Faherty says he wants to tinker with the sound and décor, but the first Stripped Down Kashmir effort was impressive with about 250 people stopping in to check out the relatively unknown venture.

"I'm trying to make this feel like a special event," Faherty says.

Been downtown on a Wednesday night lately? Attracting 250 people is already something special, even if many of them are carrying free passes.

Lukewarm disco fever

"Special" is not a word I'd use to describe Jimmy's Honkeytonk Disco. Not on the night I went.

I gave the place a few weeks to build up a clientele. Then I went about 11 p.m. on a Friday night. Country folks were leaving. Curtis "Hoss" Marting, a DJ and dance boss you might recognize from Sanford's The Barn, was packing up. Too bad. He's the real deal.

The country crowd is an early crowd, bar owner Jimmy Kazaros told me. Plus there was an event in Sanford that night tapping his expected pool of attendees.

Mike Feinberg, part of the original team behind the concept, has split. He's no longer working with Kazaros. Feinberg explained the Honkeytonk Disco concept to me in a way that made sense. The whole thing would be like an inside joke, a cultural train wreck.

The train wreck aspect might still be there. A bootylicious brand of dance music replaced any semblance of life in the empty pool hall shortly after a friend and I arrived. But the humor about the place is lacking. It looks less like a good-old-boy-themed bar and more like a good-old-boy bar. I'm not sure I need to drive to Kissimmee to find another one of those.

Jimmy's is at the same location as the short-lived Off the Rail, by the way. A barrage of ideas have failed there, apparently. I'd like Jimmy's to do something interesting. And I'll certainly give it another shot. I just need to save my allowance to buy gas for another trip.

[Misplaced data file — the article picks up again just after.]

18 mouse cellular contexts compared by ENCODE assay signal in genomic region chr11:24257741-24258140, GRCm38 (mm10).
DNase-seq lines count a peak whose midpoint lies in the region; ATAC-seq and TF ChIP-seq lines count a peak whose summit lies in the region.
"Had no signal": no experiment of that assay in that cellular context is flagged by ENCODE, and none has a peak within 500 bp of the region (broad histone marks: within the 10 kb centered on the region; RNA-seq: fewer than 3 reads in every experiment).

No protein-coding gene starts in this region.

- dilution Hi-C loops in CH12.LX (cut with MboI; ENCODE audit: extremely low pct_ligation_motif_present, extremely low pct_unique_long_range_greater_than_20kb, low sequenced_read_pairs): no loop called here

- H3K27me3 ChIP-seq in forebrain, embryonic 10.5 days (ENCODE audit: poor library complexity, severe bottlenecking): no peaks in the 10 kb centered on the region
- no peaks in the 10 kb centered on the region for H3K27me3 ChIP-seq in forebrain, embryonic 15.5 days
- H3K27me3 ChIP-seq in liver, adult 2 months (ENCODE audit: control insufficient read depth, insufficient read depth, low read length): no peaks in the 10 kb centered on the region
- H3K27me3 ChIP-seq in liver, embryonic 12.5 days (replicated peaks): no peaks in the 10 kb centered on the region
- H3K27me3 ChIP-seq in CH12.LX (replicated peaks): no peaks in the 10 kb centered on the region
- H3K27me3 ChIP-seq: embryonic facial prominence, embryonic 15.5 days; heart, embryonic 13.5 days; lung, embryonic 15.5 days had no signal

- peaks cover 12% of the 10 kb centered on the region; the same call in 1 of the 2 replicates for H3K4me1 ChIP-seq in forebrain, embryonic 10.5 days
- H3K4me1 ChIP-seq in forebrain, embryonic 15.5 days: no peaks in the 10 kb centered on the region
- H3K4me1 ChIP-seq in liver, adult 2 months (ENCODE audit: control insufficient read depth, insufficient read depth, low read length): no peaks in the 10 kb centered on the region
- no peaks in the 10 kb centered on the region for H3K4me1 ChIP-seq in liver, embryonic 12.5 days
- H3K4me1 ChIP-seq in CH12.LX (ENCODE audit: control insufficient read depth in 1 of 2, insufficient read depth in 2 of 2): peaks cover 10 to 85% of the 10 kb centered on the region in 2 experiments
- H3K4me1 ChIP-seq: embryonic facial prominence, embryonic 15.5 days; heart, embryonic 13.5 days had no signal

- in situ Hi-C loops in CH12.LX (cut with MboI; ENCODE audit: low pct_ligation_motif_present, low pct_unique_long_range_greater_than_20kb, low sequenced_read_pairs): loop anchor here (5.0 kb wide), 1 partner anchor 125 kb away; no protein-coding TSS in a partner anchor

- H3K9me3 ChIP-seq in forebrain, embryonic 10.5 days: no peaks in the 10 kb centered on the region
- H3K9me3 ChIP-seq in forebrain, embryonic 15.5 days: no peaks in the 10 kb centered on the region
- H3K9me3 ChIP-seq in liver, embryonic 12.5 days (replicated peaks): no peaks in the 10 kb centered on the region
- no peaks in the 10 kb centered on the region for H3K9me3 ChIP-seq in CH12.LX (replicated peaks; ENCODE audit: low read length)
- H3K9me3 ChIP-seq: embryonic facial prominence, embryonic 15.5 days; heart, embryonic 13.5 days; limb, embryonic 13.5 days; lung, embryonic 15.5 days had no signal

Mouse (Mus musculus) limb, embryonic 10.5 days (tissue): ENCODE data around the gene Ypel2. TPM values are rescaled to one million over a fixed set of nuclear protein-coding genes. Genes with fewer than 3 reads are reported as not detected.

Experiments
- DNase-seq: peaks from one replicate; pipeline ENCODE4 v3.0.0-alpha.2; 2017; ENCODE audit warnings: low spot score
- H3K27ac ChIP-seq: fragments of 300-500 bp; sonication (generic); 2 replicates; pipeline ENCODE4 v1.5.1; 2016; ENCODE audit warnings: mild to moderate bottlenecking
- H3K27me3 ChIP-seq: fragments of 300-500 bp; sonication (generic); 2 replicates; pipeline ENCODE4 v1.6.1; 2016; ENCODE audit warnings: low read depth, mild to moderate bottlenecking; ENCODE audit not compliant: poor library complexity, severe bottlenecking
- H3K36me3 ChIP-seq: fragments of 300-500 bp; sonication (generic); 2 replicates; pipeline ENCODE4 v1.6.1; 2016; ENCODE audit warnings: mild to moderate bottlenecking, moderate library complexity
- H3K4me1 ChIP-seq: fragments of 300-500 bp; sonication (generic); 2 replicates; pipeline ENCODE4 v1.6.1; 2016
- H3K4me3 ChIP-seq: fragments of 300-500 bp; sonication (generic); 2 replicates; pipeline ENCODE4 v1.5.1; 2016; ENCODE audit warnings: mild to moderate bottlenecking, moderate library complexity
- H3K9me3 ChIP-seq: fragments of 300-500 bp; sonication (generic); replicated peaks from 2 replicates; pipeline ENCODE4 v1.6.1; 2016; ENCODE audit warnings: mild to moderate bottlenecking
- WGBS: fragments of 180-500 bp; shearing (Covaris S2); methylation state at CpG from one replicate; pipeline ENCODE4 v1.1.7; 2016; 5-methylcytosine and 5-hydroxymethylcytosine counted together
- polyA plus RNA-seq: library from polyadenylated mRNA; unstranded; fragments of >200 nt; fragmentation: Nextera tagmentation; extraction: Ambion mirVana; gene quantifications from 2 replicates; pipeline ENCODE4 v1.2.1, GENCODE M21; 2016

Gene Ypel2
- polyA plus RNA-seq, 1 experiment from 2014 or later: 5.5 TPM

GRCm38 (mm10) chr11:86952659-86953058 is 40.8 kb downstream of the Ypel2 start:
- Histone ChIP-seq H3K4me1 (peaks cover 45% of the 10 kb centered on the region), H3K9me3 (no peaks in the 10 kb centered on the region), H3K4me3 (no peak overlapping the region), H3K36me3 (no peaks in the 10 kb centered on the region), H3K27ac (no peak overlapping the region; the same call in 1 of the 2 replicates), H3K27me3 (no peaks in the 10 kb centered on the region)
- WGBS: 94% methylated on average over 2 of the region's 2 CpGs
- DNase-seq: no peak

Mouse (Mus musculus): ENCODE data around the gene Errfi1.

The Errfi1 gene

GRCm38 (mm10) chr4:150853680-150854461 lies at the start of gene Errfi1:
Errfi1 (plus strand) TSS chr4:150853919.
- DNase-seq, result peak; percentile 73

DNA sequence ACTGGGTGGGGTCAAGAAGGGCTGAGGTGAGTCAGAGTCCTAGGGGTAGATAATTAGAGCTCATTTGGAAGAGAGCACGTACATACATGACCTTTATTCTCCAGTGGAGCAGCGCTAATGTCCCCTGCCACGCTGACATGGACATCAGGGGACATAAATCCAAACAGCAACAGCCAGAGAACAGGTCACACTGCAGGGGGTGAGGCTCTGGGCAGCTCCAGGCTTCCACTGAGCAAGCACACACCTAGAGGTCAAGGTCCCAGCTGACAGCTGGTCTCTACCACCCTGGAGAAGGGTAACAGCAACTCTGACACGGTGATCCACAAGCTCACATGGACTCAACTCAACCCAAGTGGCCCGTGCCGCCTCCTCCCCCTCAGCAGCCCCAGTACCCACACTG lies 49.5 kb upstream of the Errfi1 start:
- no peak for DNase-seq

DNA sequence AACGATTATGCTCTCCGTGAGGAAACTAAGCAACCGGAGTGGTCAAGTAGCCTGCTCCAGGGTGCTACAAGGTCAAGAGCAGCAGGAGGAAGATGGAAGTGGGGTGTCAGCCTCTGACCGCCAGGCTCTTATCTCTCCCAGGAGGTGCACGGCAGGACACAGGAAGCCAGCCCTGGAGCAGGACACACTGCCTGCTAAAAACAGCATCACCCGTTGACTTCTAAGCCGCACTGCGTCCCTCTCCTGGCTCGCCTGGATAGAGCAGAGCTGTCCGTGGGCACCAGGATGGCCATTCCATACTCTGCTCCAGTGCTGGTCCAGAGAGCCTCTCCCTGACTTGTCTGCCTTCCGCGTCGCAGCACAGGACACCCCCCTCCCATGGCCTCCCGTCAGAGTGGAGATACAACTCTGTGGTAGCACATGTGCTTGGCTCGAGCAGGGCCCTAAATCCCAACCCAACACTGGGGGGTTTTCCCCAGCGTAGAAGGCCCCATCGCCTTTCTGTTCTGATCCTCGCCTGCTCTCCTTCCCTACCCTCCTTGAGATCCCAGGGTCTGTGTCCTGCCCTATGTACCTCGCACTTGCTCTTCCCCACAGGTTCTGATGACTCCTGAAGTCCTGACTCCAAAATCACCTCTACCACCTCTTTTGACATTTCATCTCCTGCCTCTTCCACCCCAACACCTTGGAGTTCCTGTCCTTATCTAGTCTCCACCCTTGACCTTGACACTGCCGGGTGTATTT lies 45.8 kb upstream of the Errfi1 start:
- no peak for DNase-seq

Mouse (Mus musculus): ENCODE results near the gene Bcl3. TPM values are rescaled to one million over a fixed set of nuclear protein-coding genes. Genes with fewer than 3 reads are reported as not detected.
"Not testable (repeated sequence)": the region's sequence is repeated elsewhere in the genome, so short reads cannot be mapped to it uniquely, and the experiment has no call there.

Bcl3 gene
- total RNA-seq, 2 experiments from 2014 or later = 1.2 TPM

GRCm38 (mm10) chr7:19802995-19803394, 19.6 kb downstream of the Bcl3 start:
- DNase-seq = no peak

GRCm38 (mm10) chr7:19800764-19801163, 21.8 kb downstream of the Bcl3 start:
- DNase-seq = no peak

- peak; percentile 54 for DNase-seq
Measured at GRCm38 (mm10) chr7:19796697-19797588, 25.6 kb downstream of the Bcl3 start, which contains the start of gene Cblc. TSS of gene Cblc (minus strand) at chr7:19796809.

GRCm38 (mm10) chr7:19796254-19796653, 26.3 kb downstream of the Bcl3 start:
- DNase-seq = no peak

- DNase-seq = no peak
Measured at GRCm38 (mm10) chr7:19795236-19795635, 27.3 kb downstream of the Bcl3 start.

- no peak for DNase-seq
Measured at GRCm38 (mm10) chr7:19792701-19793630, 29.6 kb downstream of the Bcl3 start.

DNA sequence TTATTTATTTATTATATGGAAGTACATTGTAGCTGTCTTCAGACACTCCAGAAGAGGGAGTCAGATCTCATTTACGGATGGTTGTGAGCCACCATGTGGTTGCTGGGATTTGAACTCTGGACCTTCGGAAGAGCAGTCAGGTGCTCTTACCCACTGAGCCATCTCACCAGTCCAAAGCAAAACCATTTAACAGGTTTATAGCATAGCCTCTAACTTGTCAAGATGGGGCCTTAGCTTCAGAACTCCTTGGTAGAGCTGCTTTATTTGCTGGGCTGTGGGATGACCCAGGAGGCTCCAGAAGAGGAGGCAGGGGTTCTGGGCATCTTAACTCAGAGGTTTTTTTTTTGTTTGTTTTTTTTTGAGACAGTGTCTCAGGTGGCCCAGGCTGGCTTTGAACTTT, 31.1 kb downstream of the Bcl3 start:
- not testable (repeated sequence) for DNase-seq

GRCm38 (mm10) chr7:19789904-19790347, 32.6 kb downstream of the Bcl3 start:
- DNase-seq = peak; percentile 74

Big Bamboozled?

If Jimmy's falls through, you can always count on Big Bamboo Lounge for something special. Or can you?

It might be the best dive in the world. You could spend a year in the place and never see all of the trinkets and mementos pilfered or borrowed from jobs and relocated to the 'Boo for décor. It's more than an Orlando treasure. It's an American treasure.

It should never be torn down, not for a gas station, not for some other gaudy tourist trap in Tackytown -- it's on that strip of West U.S. Highway 192 that makes a Florida native queasier than the Vomitron ride at the local theme park.

But something has to be done to keep the place open or it will be sold off. Late 'Boo founder Bruce Muir, who died in 1999, willed the place remain open for four years before being sold. That just doesn't jibe for a lot of folks who consider the place an oasis of reality in a cartoon kingdom.

During a recent trip to the 'Boo with a friend, we were wowed as usual at the sheer volume of memorabilia in there. There's no imitating the years of stories and characters caked on the walls. The bar was serving cheap beer in mason jars on squares of toilet paper before the dive bar thing became trendy.

Kissimmee should buy the 'Boo, turn it into a working museum of true Florida culture.

Instead, owners are looking to sell off a piece of the parking lot property to keep the place going -- the land alone is estimated to be worth at least $1 million. They need the help of a civil engineer. Know one? E-mail info@bigbamboolounge.com. And show up and drop some cash, will ya? Literally, cash. No credit cards accepted.

The 'Boo is at 4849 W. U.S. Highway 192. Look for the darkest lot just east of the corner of 192 and State Road 535.

You can reach Tyler Gray at 407-420-5164 or tgray@orlandosentinel.com

Copyright © 2002, Orlando Sentinel